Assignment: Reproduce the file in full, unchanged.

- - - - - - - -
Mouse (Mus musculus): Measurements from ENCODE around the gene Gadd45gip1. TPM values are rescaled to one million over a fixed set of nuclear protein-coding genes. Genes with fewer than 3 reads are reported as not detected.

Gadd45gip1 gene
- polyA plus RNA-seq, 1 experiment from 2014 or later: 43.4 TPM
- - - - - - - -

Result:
Mouse (Mus musculus): Measurements from ENCODE around the gene Gadd45gip1. TPM values are rescaled to one million over a fixed set of nuclear protein-coding genes. Genes with fewer than 3 reads are reported as not detected.

Gadd45gip1 gene
- polyA plus RNA-seq, 1 experiment from 2014 or later: 43.4 TPM